In their first home game of the season, the undefeated Rams did not disappoint, rallying for 21 fourth-quarter points to secure a thrilling 48-45 victory before an enthusiastic crowd on Jack Coffey Field.
“Each and every visit is better than the one before,” said Julie (D’Attilio) Gautam, who has been coming back to campus since she earned a bachelor’s degree in finance from Fordham in 1989. “I think it looks beautiful, and I’m really excited for the next phase—the new president and bringing all of this incredible investment to building together without losing the spirit and history.”
Gautam’s son, Brij, is now a junior in the Gabelli School of Business, and on Saturday, she arrived early with her husband, Manish, and their daughter, Jaya, to take part in a campus tour led by Patricia Peek, Ph.D., FCRH ’90, GSAS ’92, ’07, dean of undergraduate admission.
“I’m a senior in high school right now, but I’ve been coming to Homecoming my whole life, so I feel like I know the school, and I love the school, so I’m very excited to apply,” Jaya said after the tour, which was co-led by Ben Reilly, a Fordham College at Rose Hill senior.
Near the residence halls, Peek and Reilly joked that students might be sleeping in a bit after the semiformal President’s Ball, which kicked off at 9 p.m. on Friday and didn’t end until 1 in the morning. About 4,000 undergraduates from the Lincoln Center and Rose Hill campuses—the most to date—enjoyed dancing and refreshments under the tents on Edwards Parade, many getting their first chance to meet Fordham’s new president.
Meanwhile, recent graduates kicked off Homecoming weekend downtown with the Young Alumni Yacht Cruise on Friday night. The annual event, open this year to graduates from the classes of 2012 through 2022, drew about 800 alumni and friends. Together, they cruised around lower Manhattan while enjoying cocktails, dancing, and a buffet dinner.
And They’re Off
By 9 a.m. on Saturday, a few dozen members of the Fordham community had taken their marks near the McShane Campus Center for the 11th annual 5K Ram Run. Runners completed three loops around campus before finishing by the Victory Bell in front of the historic Rose Hill Gymnasium.
Michael Parrinello, a junior studying finance, ran with his sister, Lauren, for the second year in a row, as their parents, Michael and Theresa, cheered them on from sidelines. “It’s a fun time,” Michael Sr. said. “They look forward to the race, and we’re looking forward to the football game.”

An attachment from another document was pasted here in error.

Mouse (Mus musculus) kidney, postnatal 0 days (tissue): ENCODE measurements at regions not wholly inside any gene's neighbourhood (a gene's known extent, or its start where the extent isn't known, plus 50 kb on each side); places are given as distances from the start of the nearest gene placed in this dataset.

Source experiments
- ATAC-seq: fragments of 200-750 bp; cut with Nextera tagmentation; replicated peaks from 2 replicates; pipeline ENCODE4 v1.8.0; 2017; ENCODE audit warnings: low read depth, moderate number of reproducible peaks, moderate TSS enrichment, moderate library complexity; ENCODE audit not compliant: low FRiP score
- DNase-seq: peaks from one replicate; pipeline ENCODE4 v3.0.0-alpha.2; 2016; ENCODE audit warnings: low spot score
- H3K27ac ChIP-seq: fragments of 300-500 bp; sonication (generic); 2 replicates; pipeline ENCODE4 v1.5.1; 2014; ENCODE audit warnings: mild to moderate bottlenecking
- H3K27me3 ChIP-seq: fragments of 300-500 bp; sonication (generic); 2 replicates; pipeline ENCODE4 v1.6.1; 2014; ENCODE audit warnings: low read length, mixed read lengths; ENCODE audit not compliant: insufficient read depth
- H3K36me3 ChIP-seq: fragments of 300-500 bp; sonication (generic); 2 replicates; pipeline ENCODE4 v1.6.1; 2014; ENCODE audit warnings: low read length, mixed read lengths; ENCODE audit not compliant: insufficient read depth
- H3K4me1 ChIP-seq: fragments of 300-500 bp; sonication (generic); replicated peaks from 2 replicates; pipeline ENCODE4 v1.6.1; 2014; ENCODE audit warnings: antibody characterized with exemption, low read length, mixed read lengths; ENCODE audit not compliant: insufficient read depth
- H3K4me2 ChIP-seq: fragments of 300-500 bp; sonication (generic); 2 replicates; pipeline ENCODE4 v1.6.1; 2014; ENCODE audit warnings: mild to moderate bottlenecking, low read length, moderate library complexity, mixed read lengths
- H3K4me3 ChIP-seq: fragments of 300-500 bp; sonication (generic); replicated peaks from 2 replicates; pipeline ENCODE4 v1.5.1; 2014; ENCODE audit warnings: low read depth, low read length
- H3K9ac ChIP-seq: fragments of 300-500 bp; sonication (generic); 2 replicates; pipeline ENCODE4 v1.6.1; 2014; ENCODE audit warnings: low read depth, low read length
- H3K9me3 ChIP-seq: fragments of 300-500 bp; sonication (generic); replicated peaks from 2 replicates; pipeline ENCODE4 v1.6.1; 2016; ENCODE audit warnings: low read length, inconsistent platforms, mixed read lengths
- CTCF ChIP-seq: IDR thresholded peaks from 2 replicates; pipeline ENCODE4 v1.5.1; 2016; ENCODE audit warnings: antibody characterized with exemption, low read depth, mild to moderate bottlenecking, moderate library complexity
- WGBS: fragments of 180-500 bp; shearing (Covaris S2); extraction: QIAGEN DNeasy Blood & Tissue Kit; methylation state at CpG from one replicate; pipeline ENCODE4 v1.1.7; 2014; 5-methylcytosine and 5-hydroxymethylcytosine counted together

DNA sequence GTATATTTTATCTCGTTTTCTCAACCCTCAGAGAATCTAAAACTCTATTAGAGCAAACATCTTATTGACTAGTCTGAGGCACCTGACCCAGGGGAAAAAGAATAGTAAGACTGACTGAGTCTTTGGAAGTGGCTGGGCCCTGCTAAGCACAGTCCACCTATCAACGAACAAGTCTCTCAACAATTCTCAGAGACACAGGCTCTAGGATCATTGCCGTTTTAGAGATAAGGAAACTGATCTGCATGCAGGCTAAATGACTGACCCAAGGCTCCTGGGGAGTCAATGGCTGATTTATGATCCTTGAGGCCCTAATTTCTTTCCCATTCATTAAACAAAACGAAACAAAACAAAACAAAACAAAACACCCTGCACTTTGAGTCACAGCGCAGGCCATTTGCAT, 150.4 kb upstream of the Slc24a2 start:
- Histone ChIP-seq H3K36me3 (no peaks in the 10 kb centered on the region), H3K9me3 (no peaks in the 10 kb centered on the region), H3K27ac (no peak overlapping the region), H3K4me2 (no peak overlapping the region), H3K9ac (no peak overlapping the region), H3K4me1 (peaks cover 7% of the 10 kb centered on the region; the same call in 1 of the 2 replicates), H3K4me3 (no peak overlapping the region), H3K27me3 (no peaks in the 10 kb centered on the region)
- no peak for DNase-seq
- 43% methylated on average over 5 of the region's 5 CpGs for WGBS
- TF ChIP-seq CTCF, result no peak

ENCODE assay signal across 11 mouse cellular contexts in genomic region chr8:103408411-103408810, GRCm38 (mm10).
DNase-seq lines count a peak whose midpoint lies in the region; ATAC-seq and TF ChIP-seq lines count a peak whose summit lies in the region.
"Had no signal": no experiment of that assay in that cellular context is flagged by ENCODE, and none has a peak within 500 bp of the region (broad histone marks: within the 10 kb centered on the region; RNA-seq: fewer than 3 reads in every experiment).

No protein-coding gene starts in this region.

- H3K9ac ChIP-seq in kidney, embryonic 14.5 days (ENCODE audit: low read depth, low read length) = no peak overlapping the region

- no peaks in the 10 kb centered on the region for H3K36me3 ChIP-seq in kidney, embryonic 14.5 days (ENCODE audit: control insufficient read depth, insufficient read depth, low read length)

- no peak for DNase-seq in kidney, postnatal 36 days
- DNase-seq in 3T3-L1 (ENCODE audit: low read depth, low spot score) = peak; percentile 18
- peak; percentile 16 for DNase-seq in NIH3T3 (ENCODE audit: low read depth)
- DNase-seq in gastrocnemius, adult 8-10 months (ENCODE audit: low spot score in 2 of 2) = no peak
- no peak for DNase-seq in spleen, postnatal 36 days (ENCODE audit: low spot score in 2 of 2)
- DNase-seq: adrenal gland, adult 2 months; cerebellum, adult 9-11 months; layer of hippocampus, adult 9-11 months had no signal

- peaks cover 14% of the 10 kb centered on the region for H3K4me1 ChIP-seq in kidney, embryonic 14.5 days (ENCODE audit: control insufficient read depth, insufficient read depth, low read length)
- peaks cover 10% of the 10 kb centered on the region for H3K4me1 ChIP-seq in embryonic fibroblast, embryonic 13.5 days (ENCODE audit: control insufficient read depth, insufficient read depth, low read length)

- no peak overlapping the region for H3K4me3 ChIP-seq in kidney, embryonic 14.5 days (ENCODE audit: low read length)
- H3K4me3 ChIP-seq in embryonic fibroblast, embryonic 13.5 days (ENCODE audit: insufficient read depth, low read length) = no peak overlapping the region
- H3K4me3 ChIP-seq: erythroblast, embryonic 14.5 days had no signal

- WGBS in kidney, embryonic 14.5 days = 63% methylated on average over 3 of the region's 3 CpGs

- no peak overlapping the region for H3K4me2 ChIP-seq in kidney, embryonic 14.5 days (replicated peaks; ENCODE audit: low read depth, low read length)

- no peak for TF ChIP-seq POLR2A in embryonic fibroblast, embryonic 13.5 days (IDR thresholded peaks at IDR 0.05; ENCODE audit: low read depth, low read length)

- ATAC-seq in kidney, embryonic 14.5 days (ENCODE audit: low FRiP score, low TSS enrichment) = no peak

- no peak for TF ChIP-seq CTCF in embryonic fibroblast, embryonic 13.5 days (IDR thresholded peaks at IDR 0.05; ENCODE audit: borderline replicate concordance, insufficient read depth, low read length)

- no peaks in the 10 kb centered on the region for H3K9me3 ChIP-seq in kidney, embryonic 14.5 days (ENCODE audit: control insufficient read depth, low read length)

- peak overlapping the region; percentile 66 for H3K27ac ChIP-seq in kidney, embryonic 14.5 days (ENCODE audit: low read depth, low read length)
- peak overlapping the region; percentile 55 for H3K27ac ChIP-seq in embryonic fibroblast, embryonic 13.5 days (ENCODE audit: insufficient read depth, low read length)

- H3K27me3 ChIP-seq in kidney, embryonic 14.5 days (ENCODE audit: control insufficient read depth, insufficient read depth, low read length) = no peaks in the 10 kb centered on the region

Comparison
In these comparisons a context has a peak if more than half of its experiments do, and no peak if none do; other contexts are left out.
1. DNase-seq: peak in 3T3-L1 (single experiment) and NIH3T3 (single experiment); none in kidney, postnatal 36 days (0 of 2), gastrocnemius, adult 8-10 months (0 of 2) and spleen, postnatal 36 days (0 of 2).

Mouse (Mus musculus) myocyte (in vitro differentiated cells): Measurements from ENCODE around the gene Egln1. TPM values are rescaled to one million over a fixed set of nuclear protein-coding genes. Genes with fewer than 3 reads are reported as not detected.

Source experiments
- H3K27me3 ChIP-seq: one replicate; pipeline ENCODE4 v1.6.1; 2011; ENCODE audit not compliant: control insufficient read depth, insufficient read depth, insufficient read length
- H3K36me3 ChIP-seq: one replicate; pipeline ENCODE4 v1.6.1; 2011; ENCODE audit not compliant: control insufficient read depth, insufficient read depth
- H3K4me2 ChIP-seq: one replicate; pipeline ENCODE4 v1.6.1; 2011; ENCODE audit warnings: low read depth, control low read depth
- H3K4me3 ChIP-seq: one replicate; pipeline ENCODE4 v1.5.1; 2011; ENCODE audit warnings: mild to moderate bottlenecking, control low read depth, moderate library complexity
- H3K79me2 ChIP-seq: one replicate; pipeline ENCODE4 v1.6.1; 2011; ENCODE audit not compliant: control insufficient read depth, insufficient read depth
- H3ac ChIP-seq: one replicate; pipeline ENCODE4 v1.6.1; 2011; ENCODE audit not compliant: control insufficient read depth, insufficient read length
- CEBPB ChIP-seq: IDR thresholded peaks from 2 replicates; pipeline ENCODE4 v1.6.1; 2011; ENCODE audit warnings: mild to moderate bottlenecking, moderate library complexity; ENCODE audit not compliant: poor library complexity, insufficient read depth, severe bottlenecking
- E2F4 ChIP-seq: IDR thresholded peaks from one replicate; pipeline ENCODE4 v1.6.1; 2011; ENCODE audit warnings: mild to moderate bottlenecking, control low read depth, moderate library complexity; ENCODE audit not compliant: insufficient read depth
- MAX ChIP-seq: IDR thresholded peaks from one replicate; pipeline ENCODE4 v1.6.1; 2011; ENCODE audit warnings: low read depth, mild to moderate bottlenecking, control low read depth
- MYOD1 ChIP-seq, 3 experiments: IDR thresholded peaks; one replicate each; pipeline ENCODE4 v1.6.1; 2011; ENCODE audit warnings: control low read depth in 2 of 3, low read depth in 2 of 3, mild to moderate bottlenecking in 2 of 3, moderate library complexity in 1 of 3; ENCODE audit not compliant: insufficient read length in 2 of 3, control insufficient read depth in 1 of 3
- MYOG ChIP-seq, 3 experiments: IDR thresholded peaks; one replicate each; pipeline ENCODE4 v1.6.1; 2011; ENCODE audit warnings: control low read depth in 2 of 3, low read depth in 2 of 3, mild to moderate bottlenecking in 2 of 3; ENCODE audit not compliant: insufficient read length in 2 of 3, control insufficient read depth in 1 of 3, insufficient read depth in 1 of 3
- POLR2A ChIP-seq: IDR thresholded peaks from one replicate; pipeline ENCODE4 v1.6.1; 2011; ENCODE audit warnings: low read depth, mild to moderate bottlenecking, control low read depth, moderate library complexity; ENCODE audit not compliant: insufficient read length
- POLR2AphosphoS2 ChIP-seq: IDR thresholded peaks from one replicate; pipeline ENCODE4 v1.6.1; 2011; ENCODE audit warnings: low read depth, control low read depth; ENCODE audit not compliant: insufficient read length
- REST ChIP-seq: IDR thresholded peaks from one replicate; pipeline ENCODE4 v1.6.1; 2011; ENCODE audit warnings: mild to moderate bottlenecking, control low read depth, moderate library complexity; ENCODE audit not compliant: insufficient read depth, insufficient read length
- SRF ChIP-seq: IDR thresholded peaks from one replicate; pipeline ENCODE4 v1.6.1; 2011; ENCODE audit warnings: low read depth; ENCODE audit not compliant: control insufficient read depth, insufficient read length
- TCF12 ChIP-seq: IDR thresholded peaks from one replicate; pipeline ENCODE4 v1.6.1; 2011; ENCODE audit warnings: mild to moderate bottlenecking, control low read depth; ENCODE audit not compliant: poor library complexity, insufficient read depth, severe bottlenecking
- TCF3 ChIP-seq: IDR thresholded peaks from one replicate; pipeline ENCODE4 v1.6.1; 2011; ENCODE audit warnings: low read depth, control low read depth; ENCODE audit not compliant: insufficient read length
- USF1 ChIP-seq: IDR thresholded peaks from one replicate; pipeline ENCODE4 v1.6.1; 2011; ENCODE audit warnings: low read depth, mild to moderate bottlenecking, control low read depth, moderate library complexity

Shannon Baurkot, a senior studying applied mathematics, was fired up to join alumni in the race. After her first lap, she leaped into the air to high-five Ramses, the Fordham mascot, before continuing down Constitution Row toward the University Church.
“It was a lot of fun,” she said. “Honestly, it’s just such a great way to start Homecoming; I couldn’t have asked for a better way.”
Welcoming a New President
After the Ram Run and campus tour, alumni and guests gathered in the Great Hall of the McShane Campus Center, where President Tania Tetlow shared some words of welcome in a fireside-style chat with Sally Benner, FCRH ’84, chair of the Fordham University Alumni Association (FUAA) Advisory Board.
The discussion came a few days after Tetlow’s first State of the University address, where she emphasized the power of the University as a “force multiplier” and an “agent of change.”
“When you look at the trajectory of schools, the ones where alumni really invest—and by that I mean in all of the ways that you do—those are the ones that lean forward,” Tetlow told the Homecoming audience. “So, the fact that Fordham alumni are so engaged, that they want to pay forward the opportunity they received here, that they care so much about this place, that’s a big part of why we are where we are today.”
Field Full of Memories
After the session, Tetlow headed to Edwards Parade to greet alumni, students, families, and friends as they entered the Homecoming tents. More than 2,000 people enjoyed boxed lunches, drinks, games, music, and even some shopping for Fordham-themed jewelry and swag while catching up with each other and learning about upcoming alumni events and one of the University’s newest alumni affinity groups.
As he hung out in the loyal donor tent, Richard Calabrese, FCRH ’72, recalled his days playing quarterback on an intramural football team. “On this very field,” he said, “there are good memories. It was fun. Our fall afternoons were great.”
Homecoming fell on roughly the same date that Calabrese and his wife, Angela, a 1972 College of New Rochelle graduate, met at an on-campus party more than five decades ago. They come to Homecoming every few years from their Florida home. “Today is probably going to be the best experience we’ve ever had here—based on the people we’re with, and the weather,” he said.
He and Angela were visiting with their friends Jacqueline and Fred Schwanwede, both members of the Class of 1972 who were on the sailing team as students.
Asked about his best Fordham memory, Fred pointed to Jacqueline and said just two words: “meeting her.”
Across the grass, in the family tent, Michelle Acosta, FCRH ’98, and her husband, Mark, sat with their 6-year-old daughter, Valentina, who’d availed herself of the face painting station. The couple got married at the University Church in 2010, and Michelle, a philosophy major who has since gone on to practice law on Long Island, had made it a point to come to just about every Homecoming. After a three-year hiatus, she said it was great to be back.
“It truly feels like coming home. There’s the familiar sights, the familiar energy, and there are also new things I haven’t had a chance to check out since the last timeI was here,” she said.
“Valentina has seen all the pictures of our wedding and we like to take her back there, too, to see the church where we got married. I think she definitely can participate more and she’ll have more of a memory. The last time we went to the football game, she was so little, and she was afraid of the Ram. I don’t think that’ll happen this year,” she said laughing.